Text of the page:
Coronavirus in the Workplace

Are You Accurately Tracking Hours Worked in a Telework World?

By Maureen James - Skoler, Abbott & Presser, P.C.

August 28, 2020

Earlier this week, the U.S. Department of Labor reminded employers of one basic rule that the telework world may have forgotten to follow: Thou Must Track Employee Hours. In the Field Assistance Bulletin 2020-5, the DOL provided “guidance regarding employers’ obligation under the Fair Labor Standards Act (FLSA or Act) to track the number of hours of compensable work performed by employees who are teleworking or otherwise working remotely away from any worksite or premises controlled by their employers.” With so many people working remotely, many employers have had to adapt the way they run their businesses. Along with that process, businesses need to make sure they don’t inadvertently violate any wage laws. This is particularly true in Massachusetts, as employers who do not pay employees for all “hours worked,” are liable for three times lost wages, attorneys’ fees (both theirs and the employee’s), and costs. A relatively small amount owed to an employee can quickly become a-six figure cost to an employer when a group of employees who were not properly paid band together to form a class action lawsuit.

An Accurate Record of All Hours Worked is Critical

Many employees are likely in a situation similar to mine. Just over five months ago, the Governor’s early COVID-related orders closed my children’s schools, and I am anxiously awaiting to hear when they will re-open and to see how the newly-styled hybrid model will work in practical application. Since March, like many, I have been working at home with my entire family, each of us using a device in separate corners of the house. Besides putting a huge strain on our Wi-Fi, it has also presented a host of other issues. The work-life balance struggle is real when you do all of those things in the same space. It is just as easy for me to send an email in my pajamas at 7am as it is to send it at 7pm (hopefully by then I’ve moved into new pajamas). While I am an exempt employee who is paid a set salary for all the work I perform, non-exempt employees must be paid for all hours worked and overtime at one-and-one half the employee’s regular rate for hours over 40 in a workweek. When it comes to non-exempt employees, employers cannot simply issue them a paycheck for 7.5 hours per day—employers are legally obligated to pay for the hours actually worked. And, employers must keep accurate records of the hours the employee actually worked.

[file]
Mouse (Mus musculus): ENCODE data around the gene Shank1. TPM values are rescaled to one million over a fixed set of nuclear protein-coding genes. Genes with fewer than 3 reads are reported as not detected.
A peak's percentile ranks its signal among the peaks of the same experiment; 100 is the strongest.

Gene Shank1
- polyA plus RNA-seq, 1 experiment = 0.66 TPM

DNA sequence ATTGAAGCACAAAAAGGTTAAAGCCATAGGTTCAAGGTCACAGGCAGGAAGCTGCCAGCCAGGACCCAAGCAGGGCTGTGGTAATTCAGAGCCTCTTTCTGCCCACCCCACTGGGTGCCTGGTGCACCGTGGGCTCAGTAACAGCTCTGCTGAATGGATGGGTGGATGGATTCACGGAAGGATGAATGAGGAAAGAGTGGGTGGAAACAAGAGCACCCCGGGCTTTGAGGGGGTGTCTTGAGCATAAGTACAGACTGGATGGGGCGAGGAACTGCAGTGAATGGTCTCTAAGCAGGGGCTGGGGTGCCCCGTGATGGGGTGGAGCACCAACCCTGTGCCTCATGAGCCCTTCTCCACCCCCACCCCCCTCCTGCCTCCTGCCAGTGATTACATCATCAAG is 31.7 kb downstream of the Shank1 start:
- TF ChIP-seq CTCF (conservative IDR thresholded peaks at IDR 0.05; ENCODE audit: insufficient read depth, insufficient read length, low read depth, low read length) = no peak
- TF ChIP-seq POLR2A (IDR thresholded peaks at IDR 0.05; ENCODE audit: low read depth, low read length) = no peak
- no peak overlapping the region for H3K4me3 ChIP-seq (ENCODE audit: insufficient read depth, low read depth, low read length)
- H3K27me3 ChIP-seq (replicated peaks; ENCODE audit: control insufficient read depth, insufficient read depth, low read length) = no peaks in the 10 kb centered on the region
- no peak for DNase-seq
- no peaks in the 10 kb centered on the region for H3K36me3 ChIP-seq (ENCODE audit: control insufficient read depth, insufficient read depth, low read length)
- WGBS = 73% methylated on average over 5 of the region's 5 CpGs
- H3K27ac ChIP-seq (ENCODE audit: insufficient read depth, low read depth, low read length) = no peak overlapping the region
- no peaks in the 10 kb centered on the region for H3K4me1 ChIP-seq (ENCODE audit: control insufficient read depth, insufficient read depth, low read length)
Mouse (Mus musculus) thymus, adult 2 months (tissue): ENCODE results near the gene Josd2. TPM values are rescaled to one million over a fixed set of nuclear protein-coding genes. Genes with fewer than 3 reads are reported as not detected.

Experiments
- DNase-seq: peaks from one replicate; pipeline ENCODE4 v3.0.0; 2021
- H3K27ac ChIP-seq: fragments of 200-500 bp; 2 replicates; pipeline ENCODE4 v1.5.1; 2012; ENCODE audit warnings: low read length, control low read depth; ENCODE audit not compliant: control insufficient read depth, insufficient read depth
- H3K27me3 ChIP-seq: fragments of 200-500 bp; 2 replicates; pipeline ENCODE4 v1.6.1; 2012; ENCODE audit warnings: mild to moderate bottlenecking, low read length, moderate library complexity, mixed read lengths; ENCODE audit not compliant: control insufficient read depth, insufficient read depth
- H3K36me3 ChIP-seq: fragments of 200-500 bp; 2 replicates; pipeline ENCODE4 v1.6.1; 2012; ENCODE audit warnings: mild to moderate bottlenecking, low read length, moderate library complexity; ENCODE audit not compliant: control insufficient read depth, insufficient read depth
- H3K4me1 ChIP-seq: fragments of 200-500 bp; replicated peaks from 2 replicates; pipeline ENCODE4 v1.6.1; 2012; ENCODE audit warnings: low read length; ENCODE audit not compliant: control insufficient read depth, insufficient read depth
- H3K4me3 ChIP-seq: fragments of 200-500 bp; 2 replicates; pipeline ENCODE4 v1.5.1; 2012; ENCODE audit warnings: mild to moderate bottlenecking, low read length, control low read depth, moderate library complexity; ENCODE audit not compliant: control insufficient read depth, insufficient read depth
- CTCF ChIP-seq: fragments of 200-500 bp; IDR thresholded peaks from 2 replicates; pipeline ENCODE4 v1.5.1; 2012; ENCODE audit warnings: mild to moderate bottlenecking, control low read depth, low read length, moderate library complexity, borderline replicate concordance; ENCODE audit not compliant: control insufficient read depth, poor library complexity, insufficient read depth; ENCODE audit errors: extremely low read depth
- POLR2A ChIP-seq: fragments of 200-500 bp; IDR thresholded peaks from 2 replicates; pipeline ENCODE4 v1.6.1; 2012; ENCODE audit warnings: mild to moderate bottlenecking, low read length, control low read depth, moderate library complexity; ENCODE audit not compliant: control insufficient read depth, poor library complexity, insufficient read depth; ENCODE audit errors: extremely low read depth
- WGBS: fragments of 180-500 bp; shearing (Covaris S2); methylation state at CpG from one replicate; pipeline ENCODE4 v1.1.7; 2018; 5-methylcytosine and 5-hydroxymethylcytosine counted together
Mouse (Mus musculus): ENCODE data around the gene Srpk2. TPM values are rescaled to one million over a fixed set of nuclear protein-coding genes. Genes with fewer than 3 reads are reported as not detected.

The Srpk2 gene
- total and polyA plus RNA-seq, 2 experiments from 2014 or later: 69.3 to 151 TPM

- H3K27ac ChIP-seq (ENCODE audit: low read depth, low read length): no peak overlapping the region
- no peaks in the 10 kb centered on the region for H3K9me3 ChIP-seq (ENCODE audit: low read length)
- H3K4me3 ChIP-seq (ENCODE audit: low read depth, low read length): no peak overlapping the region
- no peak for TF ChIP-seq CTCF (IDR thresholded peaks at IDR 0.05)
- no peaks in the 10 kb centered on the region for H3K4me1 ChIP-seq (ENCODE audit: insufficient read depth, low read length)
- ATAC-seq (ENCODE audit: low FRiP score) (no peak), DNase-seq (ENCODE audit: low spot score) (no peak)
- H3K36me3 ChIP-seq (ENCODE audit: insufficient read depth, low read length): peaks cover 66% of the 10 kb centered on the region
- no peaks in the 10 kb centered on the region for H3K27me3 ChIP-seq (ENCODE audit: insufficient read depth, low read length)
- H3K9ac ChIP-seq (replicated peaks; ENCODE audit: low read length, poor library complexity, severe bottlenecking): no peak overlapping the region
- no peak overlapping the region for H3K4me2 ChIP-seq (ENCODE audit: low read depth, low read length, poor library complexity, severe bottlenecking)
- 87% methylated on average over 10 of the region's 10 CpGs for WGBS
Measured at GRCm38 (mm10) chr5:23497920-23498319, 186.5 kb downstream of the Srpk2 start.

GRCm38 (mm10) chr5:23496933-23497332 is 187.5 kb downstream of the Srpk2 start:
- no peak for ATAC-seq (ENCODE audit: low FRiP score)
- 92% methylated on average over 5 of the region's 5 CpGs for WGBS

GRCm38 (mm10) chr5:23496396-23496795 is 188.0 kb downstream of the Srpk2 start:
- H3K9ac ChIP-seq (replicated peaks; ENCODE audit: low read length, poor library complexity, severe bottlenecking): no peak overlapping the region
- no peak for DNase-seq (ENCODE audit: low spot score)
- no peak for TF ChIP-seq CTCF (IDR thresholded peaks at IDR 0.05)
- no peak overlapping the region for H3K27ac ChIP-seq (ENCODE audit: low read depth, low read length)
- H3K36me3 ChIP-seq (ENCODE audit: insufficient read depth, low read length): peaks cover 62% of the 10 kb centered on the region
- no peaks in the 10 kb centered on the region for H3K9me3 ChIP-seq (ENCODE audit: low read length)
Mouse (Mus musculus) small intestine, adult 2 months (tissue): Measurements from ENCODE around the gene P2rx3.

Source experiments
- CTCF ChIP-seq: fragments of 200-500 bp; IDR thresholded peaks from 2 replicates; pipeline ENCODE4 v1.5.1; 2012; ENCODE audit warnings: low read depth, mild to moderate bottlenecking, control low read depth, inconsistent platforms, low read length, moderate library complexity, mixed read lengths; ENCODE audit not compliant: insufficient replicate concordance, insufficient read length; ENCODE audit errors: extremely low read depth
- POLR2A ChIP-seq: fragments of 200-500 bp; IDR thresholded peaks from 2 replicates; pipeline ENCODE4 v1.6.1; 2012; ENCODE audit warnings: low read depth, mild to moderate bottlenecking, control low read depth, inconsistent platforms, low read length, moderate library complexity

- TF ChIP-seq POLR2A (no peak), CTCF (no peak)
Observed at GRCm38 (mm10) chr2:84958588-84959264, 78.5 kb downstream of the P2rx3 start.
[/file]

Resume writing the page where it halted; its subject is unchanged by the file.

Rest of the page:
Unfortunately, these are basic principles are often overlooked in a time when there is so much logistical chaos. Now is a good time to step back and double check that your organization is following the main rule – the employer must pay for all hours worked, including work not requested but suffered or permitted, including work performed at home at usual or intermittent intervals. That may be tricky when an employee works from 7-10:15, takes a 25-minute break for breakfast, throws in laundry, and picks up the family room, then goes back to work from 10:40 – 1:15 before eating lunch. What if the employee then works until 5, but logs back in at 8:30 to finish up something?

Employers Can’t Turn A Blind Eye to Off-the-Clock Work

Employers have to pay for hours worked that they should have known about. Consider this example: Joe Worker is responsible for providing his supervisor with a month-end report. Joe was distracted during the workday by things going on at home, and, although he worked that day, he did not finish the report. Joe then spends 3 hours after dinner completing the report and sends it to his supervisor. Because of a no unauthorized overtime policy, Joe doesn’t report the evening hours. Should the company have known about those extra hours? Depending on the circumstances, the answer could be yes.

Turning a blind eye will not relieve an employer from liability for failure to pay for all hours worked. The FLSA and state law do not require employers to pay for work that they did not know about and had no reason to know about. But as the DOL recently noted, employers must make it their business to know the hours their non-exempt employees are working. Employers need to have rules regarding the reporting of hours worked and must enforce them. They are not entitled to sit back, point at page ten paragraph three of the employee handbook, and say “I told you to report your hours” to an employee with a wage grievance. Employee certification of the time worked, prompt review and oversight by management, and the immediate review of any suspected issues are key to maintaining that due diligence. Have a policy, communicate it, and enforce it. Don’t forget to include language obligating an employee to review his/her paystub and report any errors in pay.

Don’t Forget About Meal Breaks and Other Wage & Hour Laws

Massachusetts and most other states have their own wage laws that employers must comply with even when an employee is working remotely. For example, Massachusetts requires that employees working more than 6 hours take a half-hour meal break. Are your employees doing that? Are the they recording the time they were at lunch? Don’t forget that workplace wage laws apply when the workplace is the home.

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